Exotic Birds in a Cage Criticism Grows of Afghanistan's Bloated NGO Industry

Philip Poupin / DER SPIEGEL


Part 2: Representing European Taxpayers' Interests in Afghanistan

"Whenever a foreign aid worker is killed nowadays," says Ramazan Bashardost, "many Afghans simply shrug their shoulders and think, 'So what? That's one less thief. They don't do anything for us anyway. They're merely weapons in the Taliban's hands.'"

Bashardost can by no means be described as a preacher of hate. On the contrary, some people call him "Afghanistan's Gandhi." He holds degrees from elite French universities and was his country's planning minister. In the 2009 presidential elections, Bashardost, a member of the Hazara ethnic group, came third out of 32 candidates, beaten only by the incumbent -- Hamid Karzai -- and his rival, Abdullah Abdullah.

But sitting in his olive-green campaign tent at the edge of Kabul's parliamentary district a few days before Saturday's election, Bashardost rants about the wasteful spending of the various non-governmental organizations, his voice full of righteous contempt. He says Afghanistan can do without NGOs whose staff "can't leave their $15,000-a-month rented houses or get out of their $40,000 armored vehicles because they have forgotten how to serve the people. Wasn't that the original idea?"

'Your Only Advocate'

Bashardost himself drives around Kabul in a small Suzuki. He spends a lot of time with average people. This morning, an old woman with crippled feet, a blind woman, and two widows in nylon burqas are sitting with him in his tent. Bashardost listens to their tales of woe, pulls out a little money, and writes down notes. In Saturday's election, he once again stood for a seat in parliament. If he gets in, he will be representing more than just the interests of the Afghan people.

"I am your only advocate in Afghanistan," he says with a rueful smile. "After all, I represent the interests of American and European taxpayers. Why don't you ask what happened to your money? Why do German workers make do with a sandwich at lunchtime while our President Karzai holds receptions for 150 guests? Criminals are having a ball at the presidential palace at your expense."

US special investigators are now trying to deal with corruption within the Afghan government apparatus, while the Afghan Economics Ministry is dealing with corruption in the NGO community. According to its initial findings, international NGOs are frittering away 60 percent of their available resources on their own expenses.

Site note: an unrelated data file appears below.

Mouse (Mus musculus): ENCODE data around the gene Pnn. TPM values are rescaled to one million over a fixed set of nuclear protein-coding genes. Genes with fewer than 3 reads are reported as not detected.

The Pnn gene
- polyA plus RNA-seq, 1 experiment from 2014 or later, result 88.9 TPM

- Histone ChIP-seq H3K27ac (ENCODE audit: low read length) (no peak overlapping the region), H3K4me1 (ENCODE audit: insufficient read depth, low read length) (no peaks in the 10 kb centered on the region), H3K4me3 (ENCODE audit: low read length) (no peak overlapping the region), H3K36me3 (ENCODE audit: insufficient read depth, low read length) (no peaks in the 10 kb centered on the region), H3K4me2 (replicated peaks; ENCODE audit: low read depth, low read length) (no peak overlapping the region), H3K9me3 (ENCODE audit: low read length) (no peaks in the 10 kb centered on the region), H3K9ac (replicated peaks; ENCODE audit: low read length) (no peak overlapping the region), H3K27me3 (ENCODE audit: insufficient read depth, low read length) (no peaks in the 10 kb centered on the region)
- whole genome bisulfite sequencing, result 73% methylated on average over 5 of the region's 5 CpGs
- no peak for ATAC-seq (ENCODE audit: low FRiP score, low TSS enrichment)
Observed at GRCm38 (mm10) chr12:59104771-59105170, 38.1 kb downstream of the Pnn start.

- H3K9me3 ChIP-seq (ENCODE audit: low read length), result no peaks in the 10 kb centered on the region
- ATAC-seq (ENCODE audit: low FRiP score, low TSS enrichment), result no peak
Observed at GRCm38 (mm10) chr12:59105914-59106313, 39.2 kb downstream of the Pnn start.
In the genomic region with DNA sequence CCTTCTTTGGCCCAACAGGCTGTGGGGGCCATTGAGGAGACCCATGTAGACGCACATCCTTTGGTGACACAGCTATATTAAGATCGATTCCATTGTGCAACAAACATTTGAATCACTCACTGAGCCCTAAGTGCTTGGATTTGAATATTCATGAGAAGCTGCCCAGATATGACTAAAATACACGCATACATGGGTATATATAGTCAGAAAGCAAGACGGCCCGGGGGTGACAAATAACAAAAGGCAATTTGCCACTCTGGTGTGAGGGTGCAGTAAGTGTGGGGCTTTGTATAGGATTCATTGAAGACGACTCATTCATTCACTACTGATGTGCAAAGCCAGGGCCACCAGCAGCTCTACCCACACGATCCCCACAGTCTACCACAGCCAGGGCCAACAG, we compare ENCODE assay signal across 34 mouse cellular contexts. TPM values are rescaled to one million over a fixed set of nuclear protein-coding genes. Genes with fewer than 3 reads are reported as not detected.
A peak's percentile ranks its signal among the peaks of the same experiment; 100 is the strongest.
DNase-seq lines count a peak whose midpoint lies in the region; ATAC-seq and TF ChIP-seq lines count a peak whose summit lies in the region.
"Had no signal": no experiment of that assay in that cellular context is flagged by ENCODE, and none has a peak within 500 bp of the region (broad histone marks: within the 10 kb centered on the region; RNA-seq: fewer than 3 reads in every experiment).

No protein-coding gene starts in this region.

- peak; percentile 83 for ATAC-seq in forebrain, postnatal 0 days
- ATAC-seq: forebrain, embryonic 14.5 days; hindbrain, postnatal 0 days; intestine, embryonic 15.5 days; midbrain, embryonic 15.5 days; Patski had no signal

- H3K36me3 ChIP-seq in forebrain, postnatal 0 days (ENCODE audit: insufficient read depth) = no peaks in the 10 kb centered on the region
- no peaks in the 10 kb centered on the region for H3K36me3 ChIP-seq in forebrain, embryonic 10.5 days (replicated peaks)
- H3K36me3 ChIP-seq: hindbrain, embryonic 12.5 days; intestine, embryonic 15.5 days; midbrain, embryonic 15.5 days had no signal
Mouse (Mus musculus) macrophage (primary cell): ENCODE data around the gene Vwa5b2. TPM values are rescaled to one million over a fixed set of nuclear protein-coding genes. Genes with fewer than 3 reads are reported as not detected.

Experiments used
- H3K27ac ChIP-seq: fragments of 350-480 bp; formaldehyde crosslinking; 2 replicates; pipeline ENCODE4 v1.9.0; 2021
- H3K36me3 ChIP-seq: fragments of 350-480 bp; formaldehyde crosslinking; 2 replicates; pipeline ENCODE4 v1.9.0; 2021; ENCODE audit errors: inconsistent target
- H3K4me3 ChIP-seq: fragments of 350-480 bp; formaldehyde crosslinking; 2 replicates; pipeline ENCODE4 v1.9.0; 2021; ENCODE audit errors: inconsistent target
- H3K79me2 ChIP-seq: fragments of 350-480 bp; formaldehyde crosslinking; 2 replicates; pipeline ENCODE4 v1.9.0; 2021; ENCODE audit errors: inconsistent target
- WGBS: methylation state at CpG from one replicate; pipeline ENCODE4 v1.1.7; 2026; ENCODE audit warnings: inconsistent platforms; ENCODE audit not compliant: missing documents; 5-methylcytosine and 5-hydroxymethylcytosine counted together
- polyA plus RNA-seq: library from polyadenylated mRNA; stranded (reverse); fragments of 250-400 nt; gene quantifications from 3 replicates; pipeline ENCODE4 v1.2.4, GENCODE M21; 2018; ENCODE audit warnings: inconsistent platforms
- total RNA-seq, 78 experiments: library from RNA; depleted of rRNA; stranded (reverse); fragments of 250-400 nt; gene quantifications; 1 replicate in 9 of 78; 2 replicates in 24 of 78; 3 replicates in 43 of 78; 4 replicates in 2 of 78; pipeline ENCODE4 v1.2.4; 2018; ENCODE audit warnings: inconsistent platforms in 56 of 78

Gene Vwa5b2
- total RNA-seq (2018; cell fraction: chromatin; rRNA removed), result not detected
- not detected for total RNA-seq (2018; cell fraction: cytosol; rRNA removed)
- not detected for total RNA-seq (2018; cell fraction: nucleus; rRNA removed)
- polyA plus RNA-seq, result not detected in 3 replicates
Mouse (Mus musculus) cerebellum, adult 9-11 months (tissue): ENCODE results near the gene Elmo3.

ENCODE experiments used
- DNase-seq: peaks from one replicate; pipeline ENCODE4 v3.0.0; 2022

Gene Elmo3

The international flow of capital divides and subdivides on its way to Afghanistan like a mighty river branching out in a delta. It splits into main tributaries (the military, government-related organizations and major relief organizations), minor tributaries and rivulets. There are currently 1,327 Afghan NGOs. Added to this, Afghanistan has 303 international NGOs, also known as INGOs -- including sub-sets dubbed BINGOs (business-related NGOs) and MANGOs (suspected mafia-related NGOs). The NGOs build hospitals and irrigation channels, set up schools and organize rural administrations, clear mines and help women attain economic independence.

More than 2,000 organizations have already been disbanded for lack of evidence that they were doing anything, says Sayeed Hashim Bassirat, the head of the NGO department of the Economics Ministry in Kabul. To hear him speak, you wouldn't suspect that he does not have a computer in his office or much in the way of power. He also only has fragmentary information about the multibillion-dollar business of the aid workers outside his door.

"The international relief organizations don't speak to the government and pay too little attention to the real needs of the people," Bassirat complains. According to a report published by the Afghan Finance Ministry in November, more than three-quarters of the money donated by foreign countries is distributed not by the relevant ministries but mainly through military channels.

'Businesses Dressed Up like Mother Teresa'

Nearly $40 billion (€30 billion) in development aid has flowed into Afghanistan since the start of the war. It goes into an industry which is also concerned with securing its own posts and functions, with the hard-to-criticize justification that it is doing good. "Aid organizations are businesses dressed up like Mother Teresa," writes the Dutch journalist Linda Polman in her no-holds-barred exposé "The Crisis Caravan: What's Wrong with Humanitarian Aid?" which has just been published in the US.

Working for a good cause feeds thousands of aid workers. Buzzwords such as "sustainable development," "empowerment" and "gender-balanced approach" open the gates to donor money. Those within the aid convoy know the catchphrases because many of them were deployed in Rwanda, Bosnia or the Congo on behalf of the World Bank, UN or NGOs before coming to Afghanistan.

Occasionally, even some of the aid workers express their doubts when they get together in small groups or when they talk over a beer in one of the foreigners-only restaurants in the Kabul district of Qala-e-Fatullah. They describe their work as "donor-driven," by which they mean that those who hand out the money don't ask the recipients what they need.

One experienced German aid worker delivers a damning verdict on her fellow relief workers, who are mostly young graduates from around the world. "Of course some of them are really dedicated and have specialist skills," she says. "But most could just as easily work somewhere else. Either that or they came to Afghanistan looking for the noble savage and are now disappointed because the people here also watch Hollywood movies and have cellphones."

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